Innovative ways EU governments are combatting asbestos

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As many as one-third of European citizens are exposed to asbestos in their lifetime – and nearly 15,000 related deaths occur each year. It’s evident that these carcinogenic substances are still a pervasive problem in European public housing, hospitals, schools and more.

Over the last few years, there have been new and effective anti-asbestos campaigns, especially thanks to 2013’s Parma Declaration, and by the governments of the Netherlands and Italy. Their government-mandated projects and national court cases have done much to inspire future generations in creatively eradicating asbestos from Europe.

Not all European countries have total asbestos bans

It’s alarming that 15 out of 53 European states haven’t banned every form of asbestos, especially as asbestos-related deaths from these countries cost society more than 1.5 billion euros each year.

Things are starting to change, however. An EU hopeful, Ukraine has shown great strides in the banning of asbestos. Announcing the decision in March 2017, they are the latest European country to completely ban the import and production of chrysotile asbestos over a six-month period. Due to its deep business ties to Kazakhstan and Russia (which mine about 65% of the world’s asbestos), we will need to wait and see if Ukraine follows through on this legislation.

One thing is certain: the impact of anti-asbestos regulations on European countries is moving in a more progressive manner. This is especially important for countries which currently have more lax industry standards.

Italian legislation sides with victims of asbestos exposure

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In 2016, it was revealed that – of the €5.6 million set aside for asbestos removal in municipalities – only 6% of the budget (less than €400,000) was allocated to local authorities.  While the legislative process notoriously complicated, finding removal experts and asbestos repositories further complicates the situation. This is most alarming, as over 50 industrial sites throughout the country have been deemed dangerous.

That said, the Italian court system has taken a remarkable stand against negligent employers. A 2012 asbestos involuntary manslaughter case convicted the two defendants to 16 years in jail, and awarded over €40 million in restitution to the workers of four Eternit factories, who manufactured ACMs for roofing and pipe materials. As two major shareholders of Eternit, the defendants were held responsible for more than 2,000 deaths linked directly to asbestos exposure at factory locations, as well as surrounding towns.

Legacy of 2012’s Eternit ruling

The Eternit ruling has made it possible for more affected workers to come forward and hold previous employers responsible. In 2016, Ex-Olivetti electronics magnate, Franco de Benedetti and 14 other ex-bosses were convicted of corporate manslaughter in 2016.  

Though both of these companies have shuttered in Italy, the effects of asbestos-related exposure remain unknown. Due to the long latency period of diseases like asbestosis and mesothelioma, it may take 20 or 30 years to understand the extent of exposure. Regardless, It is hoped that, based on these rulings, those suffering asbestos-related illnesses throughout Europe will have the ability to take on powerful players in the asbestos industry.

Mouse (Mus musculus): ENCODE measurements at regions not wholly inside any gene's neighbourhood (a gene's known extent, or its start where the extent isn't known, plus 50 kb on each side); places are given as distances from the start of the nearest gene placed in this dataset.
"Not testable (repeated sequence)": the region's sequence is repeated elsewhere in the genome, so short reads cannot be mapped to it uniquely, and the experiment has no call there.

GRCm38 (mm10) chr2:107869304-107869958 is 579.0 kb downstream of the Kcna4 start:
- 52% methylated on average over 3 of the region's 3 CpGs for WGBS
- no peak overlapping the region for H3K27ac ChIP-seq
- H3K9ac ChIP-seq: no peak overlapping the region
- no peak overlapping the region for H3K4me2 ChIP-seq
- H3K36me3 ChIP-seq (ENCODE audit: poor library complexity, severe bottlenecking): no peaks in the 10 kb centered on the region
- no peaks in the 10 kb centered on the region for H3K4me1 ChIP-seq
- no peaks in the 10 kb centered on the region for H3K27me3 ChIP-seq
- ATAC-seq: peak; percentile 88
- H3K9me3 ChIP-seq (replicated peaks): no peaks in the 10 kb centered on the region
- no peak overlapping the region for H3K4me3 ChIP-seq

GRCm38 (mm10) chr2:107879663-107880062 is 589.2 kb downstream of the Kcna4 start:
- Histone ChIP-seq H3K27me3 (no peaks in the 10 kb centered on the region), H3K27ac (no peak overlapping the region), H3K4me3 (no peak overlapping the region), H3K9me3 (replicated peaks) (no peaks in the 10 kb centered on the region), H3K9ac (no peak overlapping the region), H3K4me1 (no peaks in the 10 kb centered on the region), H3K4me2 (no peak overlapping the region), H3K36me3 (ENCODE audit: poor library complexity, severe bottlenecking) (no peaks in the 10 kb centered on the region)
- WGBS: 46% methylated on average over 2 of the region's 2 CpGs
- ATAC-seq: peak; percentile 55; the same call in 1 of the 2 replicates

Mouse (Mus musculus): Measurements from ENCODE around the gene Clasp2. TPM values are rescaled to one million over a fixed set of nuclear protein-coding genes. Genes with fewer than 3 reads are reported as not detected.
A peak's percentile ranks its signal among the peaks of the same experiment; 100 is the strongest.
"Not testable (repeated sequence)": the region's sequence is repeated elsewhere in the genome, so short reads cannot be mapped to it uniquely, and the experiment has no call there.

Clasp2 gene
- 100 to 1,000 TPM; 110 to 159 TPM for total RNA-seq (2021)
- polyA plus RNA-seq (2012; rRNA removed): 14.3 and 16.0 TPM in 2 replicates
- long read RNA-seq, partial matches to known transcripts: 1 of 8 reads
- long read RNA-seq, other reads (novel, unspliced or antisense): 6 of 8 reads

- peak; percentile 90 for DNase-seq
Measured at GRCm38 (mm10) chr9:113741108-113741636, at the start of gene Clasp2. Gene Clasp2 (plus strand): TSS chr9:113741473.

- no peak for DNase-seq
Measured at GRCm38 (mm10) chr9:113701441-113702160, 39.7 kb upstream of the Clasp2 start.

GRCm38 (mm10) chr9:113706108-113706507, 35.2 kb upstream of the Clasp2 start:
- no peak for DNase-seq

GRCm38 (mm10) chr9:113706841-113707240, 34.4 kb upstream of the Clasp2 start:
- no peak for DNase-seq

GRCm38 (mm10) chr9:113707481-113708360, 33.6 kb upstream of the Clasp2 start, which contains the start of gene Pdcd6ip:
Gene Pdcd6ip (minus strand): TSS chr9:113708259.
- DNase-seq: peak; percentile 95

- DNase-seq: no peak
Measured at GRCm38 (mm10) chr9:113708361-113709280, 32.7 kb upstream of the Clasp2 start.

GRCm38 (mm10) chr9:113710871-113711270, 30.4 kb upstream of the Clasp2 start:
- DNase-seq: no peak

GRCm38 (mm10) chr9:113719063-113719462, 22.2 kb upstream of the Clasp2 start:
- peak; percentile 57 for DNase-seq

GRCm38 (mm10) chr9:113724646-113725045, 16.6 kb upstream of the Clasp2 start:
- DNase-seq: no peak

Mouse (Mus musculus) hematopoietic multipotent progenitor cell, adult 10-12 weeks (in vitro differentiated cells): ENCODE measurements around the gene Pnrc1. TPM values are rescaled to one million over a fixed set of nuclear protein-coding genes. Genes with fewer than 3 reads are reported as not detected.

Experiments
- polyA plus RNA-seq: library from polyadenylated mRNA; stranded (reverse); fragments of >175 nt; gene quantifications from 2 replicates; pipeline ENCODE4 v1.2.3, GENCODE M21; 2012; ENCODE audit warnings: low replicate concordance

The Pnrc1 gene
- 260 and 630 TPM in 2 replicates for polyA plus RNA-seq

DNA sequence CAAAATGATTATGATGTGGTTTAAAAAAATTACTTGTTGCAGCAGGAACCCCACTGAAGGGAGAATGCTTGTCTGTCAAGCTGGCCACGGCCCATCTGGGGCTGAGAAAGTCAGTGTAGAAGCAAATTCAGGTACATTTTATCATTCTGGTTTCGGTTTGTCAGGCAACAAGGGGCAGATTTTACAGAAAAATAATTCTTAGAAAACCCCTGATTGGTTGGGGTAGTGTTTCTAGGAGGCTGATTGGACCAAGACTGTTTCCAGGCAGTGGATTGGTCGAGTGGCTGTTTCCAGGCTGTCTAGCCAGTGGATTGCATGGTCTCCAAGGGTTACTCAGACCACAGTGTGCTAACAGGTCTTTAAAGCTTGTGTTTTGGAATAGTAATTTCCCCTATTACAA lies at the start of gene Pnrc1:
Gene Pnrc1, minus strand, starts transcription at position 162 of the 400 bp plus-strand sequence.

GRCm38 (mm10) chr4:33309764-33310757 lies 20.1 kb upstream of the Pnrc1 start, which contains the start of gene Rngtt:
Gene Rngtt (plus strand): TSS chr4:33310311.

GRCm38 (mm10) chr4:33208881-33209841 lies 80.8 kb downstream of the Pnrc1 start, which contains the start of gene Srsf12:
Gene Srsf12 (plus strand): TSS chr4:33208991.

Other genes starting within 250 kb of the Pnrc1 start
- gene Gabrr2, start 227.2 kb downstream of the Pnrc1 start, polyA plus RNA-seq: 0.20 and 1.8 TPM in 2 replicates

Netherlands government initiates asbestos roofing bans

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Contrary to Italy’s seemingly unnavigable legislative system, the Dutch government is taking huge steps to eradicate asbestos in a far more organised way.

The Dutch government banned the use and importation of all ACMs in 1993, much earlier than the UK’s 1999 ban. Shockingly, it is believed that 70% of all buildings in the Netherlands still contain this toxic substance. With an annual asbestos-related fatality rate of 1,400 citizens, the government has taken extreme actions to rid buildings of ACMs.

In early 2017, the Dutch government developed a clever method to effectively rid the country of asbestos roofs by 2024, specifically corrugated sheets and slate roofing. Government funding permits the financing of up to €25,000 for each residence. Should solar panels replace asbestos roofs, further subsidies are also available. By offering recompense, the Dutch government feels positive about curbing the rates and effects of future asbestos illness.

Why these asbestos developments matter for Britain

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In the UK, we may have come a long way since our 1999 ban, but up to 5,000 of our own citizens succumb to preventable asbestos-related illness each year.

Since the UK was once the top user of asbestos in Europe, efforts must be stepped up in order to handle such an enormous undertaking. The British government can learn from our European neighbours, who encourage the eradication of asbestos with strong legislation and incentivisation. We can also take inspiration from countries like Italy who hold negligent employers to task for harming their employees.

Asbestos awareness training is the best protection

Until these developments take root, the best method to protect British employees  from asbestos exposure is to attend mandatory asbestos awareness training. By learning how to identify ACMs – and the proper protocol in case of such an event – is of paramount importance to the health and safety of our citizens.

Every employer must provide asbestos education to all employees who may come into contact with ACMs. At Bainbridge E-learning, we offer the most competitive rates for UKATA online asbestos awareness courses and refresher training.